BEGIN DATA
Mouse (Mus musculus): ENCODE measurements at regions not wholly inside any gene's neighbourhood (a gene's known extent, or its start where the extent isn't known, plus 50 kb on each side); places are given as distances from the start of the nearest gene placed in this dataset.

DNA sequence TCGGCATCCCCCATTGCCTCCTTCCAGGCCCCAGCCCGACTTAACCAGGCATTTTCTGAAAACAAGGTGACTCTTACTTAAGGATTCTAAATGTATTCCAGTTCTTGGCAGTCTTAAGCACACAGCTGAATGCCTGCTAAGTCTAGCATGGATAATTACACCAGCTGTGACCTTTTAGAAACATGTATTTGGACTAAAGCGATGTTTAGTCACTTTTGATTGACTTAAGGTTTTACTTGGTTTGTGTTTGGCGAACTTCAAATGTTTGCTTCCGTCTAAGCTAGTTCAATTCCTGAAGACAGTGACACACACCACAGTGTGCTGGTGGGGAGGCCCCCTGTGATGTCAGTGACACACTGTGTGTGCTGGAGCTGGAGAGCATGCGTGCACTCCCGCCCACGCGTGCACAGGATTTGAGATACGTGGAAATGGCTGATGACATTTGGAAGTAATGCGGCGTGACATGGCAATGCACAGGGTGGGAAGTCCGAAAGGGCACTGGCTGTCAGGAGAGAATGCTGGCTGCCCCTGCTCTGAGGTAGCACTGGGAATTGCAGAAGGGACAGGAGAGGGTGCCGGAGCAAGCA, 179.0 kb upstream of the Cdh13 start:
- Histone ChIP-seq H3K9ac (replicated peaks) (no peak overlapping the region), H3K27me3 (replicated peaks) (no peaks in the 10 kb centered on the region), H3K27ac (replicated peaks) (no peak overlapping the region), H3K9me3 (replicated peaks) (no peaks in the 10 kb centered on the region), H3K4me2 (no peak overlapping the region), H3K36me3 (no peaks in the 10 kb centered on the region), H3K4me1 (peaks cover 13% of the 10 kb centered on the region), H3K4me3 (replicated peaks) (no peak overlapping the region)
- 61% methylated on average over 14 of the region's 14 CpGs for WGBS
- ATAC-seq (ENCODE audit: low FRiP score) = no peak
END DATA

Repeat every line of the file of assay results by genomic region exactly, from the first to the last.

Mouse (Mus musculus): ENCODE measurements at regions not wholly inside any gene's neighbourhood (a gene's known extent, or its start where the extent isn't known, plus 50 kb on each side); places are given as distances from the start of the nearest gene placed in this dataset.

DNA sequence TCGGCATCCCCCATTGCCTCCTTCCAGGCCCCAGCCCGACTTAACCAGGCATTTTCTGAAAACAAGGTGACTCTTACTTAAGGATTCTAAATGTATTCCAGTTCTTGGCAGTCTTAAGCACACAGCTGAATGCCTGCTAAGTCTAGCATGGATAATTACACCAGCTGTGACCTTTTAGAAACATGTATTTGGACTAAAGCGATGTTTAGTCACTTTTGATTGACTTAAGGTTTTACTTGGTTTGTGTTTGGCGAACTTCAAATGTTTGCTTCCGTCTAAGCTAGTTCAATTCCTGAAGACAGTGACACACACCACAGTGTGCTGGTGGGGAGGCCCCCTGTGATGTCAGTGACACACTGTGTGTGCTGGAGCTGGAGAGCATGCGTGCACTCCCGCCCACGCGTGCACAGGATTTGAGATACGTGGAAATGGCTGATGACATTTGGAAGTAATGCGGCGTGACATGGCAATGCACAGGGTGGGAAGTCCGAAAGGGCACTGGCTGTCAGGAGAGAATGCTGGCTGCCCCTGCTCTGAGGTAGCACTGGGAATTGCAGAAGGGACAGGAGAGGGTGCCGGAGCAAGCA, 179.0 kb upstream of the Cdh13 start:
- Histone ChIP-seq H3K9ac (replicated peaks) (no peak overlapping the region), H3K27me3 (replicated peaks) (no peaks in the 10 kb centered on the region), H3K27ac (replicated peaks) (no peak overlapping the region), H3K9me3 (replicated peaks) (no peaks in the 10 kb centered on the region), H3K4me2 (no peak overlapping the region), H3K36me3 (no peaks in the 10 kb centered on the region), H3K4me1 (peaks cover 13% of the 10 kb centered on the region), H3K4me3 (replicated peaks) (no peak overlapping the region)
- 61% methylated on average over 14 of the region's 14 CpGs for WGBS
- ATAC-seq (ENCODE audit: low FRiP score) = no peak